Fresh Paint and a DIY Bed Swing Revamp a Sunroom Entryway for $500

In just four weeks, a bargain hunter created an inviting sunroom with a built-from-scratch relaxation spot and gained painting skills and power tool confidence.

Avery Michaels, who shares bargain decorating ideas on her blog and Instagram, Holland Avenue Home, knew her enclosed porch had potential. While mulling over design plans in an airport terminal, her project really took off. For a twist, she decided to leave the windows bare but add curtains and "a view" to an end wall in the 9x30-foot space. "Everything else fell into place from there," she says.

before sunroom makeover plain white
The long sunroom serves as an entryway to the Alta, Iowa, home. Courtesy of Avery Michaels

The makeover star is a bed swing Avery and her brother-in-law built for $150—a huge savings over the $1,000 swings she found as inspiration—using off-the-rack pine lumber, 40 feet of rope, and a twin-size mattress she owned. In fact, Avery spent only $500 on the entire facelift.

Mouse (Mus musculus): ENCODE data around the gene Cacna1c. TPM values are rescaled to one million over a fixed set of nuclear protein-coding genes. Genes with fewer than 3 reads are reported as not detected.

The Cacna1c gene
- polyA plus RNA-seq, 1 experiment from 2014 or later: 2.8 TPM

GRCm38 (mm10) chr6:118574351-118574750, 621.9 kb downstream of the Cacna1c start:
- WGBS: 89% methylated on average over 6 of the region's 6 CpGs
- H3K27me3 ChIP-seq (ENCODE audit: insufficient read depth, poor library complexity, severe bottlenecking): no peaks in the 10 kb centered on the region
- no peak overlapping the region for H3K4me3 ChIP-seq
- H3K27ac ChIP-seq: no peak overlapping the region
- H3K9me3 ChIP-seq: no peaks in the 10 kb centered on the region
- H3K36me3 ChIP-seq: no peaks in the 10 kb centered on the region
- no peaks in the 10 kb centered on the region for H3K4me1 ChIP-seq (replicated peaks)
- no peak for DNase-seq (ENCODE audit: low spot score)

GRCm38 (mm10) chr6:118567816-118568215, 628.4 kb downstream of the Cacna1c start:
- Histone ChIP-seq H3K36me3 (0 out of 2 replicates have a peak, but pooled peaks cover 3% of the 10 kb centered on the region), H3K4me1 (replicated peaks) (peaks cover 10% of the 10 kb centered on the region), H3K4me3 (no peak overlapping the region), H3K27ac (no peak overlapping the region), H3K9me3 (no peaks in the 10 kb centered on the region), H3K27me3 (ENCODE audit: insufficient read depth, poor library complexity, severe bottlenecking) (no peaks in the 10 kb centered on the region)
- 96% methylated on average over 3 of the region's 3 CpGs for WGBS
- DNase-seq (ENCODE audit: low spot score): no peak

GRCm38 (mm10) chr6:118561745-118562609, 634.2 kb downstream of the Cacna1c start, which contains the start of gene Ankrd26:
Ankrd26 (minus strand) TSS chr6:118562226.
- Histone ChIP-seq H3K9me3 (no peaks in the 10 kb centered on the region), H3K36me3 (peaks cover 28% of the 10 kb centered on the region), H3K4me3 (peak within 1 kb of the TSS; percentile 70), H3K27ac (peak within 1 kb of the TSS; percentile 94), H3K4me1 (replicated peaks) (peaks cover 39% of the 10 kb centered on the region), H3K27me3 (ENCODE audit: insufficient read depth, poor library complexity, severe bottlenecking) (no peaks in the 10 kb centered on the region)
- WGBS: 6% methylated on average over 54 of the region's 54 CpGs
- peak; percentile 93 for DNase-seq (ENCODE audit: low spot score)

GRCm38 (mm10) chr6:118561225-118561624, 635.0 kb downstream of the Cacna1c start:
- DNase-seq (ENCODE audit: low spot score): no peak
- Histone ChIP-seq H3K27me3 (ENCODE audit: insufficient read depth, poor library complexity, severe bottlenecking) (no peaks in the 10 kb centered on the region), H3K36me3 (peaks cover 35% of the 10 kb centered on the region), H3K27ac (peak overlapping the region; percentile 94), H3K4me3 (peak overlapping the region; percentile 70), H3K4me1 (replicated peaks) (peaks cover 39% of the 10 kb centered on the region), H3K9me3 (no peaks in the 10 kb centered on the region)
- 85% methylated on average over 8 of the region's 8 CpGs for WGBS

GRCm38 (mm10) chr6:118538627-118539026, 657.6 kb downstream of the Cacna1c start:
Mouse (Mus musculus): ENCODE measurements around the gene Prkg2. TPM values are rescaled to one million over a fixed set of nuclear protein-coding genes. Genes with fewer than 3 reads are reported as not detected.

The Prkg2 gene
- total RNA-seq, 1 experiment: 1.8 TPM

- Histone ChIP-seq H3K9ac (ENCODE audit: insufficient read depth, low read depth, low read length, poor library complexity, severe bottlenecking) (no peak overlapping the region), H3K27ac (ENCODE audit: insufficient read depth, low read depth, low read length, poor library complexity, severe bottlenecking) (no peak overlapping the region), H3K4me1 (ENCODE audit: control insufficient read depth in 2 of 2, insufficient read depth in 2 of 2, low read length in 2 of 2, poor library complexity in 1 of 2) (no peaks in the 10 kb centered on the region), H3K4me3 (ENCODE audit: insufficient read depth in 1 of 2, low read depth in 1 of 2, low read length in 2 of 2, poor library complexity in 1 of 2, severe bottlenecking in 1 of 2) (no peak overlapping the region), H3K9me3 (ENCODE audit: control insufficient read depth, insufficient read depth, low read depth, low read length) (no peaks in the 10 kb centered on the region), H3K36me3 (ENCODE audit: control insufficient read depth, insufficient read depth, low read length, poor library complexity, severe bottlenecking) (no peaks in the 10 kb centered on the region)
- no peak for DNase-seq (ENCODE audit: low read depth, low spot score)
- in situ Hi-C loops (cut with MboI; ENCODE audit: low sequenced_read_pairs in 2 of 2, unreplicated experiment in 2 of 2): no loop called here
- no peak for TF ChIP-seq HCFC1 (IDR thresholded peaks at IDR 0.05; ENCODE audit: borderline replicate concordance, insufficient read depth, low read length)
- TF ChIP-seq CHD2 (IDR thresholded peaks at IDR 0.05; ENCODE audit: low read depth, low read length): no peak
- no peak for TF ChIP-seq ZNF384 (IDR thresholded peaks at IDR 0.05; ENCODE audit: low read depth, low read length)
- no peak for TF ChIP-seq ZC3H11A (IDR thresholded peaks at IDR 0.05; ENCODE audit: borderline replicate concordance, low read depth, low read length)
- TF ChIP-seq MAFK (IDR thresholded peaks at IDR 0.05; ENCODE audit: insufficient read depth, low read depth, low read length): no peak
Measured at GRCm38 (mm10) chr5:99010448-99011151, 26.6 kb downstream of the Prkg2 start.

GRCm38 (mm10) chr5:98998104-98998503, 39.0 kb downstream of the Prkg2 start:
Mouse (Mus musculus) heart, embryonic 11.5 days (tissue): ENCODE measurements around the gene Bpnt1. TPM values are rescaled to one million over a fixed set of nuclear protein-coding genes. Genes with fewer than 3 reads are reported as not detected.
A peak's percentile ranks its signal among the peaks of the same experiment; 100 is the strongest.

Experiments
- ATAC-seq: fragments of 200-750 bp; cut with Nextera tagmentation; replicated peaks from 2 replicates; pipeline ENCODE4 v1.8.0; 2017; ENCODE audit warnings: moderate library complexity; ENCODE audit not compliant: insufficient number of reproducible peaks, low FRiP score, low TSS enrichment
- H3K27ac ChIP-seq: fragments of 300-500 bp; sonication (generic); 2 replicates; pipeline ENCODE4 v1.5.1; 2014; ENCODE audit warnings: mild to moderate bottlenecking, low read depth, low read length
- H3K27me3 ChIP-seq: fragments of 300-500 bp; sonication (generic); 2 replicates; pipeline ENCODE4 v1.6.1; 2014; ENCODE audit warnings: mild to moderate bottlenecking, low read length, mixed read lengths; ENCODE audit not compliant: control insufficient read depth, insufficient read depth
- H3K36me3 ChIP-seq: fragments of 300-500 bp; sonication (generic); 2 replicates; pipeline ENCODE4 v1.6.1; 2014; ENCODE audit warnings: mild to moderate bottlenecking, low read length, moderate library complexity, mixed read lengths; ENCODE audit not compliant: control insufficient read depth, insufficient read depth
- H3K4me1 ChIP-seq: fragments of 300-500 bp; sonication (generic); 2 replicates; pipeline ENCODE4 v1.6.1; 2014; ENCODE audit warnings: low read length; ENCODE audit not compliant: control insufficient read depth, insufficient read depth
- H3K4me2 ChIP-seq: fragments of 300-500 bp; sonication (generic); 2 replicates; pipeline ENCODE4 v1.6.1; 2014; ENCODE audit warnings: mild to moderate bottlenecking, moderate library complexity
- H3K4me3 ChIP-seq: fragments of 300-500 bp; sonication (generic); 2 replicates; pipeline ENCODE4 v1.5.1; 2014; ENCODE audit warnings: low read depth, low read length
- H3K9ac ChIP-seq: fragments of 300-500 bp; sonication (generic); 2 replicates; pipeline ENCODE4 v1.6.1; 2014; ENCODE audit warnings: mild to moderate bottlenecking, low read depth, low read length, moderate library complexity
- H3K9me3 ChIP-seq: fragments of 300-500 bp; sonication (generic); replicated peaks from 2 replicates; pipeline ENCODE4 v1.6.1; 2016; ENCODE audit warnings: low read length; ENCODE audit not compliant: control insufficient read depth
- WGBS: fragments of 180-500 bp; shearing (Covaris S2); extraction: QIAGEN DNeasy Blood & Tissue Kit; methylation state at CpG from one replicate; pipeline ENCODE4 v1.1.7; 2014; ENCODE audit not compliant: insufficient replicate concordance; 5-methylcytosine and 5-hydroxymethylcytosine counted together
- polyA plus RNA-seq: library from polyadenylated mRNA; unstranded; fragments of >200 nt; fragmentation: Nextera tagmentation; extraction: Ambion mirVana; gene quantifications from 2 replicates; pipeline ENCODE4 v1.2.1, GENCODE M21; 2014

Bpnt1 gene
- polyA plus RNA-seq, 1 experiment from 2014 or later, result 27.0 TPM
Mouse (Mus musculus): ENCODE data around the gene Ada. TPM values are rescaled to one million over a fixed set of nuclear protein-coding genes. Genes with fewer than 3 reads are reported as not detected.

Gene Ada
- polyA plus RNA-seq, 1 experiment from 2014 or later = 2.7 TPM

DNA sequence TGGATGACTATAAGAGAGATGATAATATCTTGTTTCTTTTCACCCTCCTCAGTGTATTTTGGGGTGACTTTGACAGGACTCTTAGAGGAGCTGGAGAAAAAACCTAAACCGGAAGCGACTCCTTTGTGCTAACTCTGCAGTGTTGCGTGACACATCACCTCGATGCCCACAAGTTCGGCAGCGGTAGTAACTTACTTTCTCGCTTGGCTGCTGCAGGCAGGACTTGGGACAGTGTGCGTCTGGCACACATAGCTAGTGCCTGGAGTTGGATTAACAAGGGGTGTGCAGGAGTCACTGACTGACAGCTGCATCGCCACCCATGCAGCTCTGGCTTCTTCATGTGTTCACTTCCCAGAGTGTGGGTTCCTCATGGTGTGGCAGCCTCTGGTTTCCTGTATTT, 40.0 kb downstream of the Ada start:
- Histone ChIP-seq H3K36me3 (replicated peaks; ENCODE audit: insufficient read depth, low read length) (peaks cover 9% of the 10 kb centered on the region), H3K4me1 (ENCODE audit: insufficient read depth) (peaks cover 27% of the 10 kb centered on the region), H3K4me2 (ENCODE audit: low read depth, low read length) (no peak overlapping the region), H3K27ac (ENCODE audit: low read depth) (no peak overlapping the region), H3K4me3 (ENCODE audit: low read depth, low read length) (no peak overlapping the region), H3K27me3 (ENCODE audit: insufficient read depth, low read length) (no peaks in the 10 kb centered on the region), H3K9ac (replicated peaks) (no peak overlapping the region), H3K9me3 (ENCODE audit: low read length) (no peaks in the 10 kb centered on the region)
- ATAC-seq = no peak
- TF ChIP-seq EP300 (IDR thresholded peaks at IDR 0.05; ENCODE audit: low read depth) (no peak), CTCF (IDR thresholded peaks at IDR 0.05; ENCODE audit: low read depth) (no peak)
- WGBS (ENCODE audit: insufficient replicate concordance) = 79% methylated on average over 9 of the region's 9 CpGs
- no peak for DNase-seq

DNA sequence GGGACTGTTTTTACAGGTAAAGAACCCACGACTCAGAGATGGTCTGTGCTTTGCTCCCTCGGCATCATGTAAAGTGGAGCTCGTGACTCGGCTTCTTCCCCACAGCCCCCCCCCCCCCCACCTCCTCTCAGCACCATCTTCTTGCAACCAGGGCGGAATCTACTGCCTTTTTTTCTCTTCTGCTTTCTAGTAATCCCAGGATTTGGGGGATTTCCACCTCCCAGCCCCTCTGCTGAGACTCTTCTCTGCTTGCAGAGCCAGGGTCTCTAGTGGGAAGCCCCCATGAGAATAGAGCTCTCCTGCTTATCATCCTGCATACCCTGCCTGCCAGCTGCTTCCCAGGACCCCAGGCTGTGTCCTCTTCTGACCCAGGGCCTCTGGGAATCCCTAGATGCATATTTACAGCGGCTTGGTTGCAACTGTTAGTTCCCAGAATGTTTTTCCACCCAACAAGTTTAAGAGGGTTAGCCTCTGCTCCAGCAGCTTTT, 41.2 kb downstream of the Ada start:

after bright sunroom makeover wood swing
Adam Albright

Avery's sunroom project involved woodworking, fabric dyeing, and sewing, as well as painting every square inch of the space. "The thing that surprised me most was how big an impact fresh paint made," she says.

rope screw hook hanger
Adam Albright

To safely hang the swing, Avery and her brother-in-law installed screw eyes with hitching rings (properly rated for the estimated weight) into the ceiling joists. The hitching rings on each screw eye ease rope threading. They threaded 1-inch-diameter rope through each ring and through holes drilled into each corner of the swing, knotting the ropes securely at the bottom and top. Waiting to insert the plywood seat support until the swing was in place left room to work.

bed swing rope bright simple
Adam Albright

After painting the walls and ceilings white, Avery created a feature wall using deep blue Chalk Paint from Annie Sloan. The art is a framed piece of wrapping paper ($9, Paper Source). A friend gave Avery leftover epoxy to spiff up the concrete floor. For visual warmth, Avery dyed plain white curtains from IKEA in her washing machine and pleated the top for decorative top-to-bottom folds.

stump table flower furniture
Adam Albright

Avery picked up the tree stump—free for the asking—at a local antiques store. She sanded and sealed it, then nailed a piece of felt and furniture glides to the bottom.

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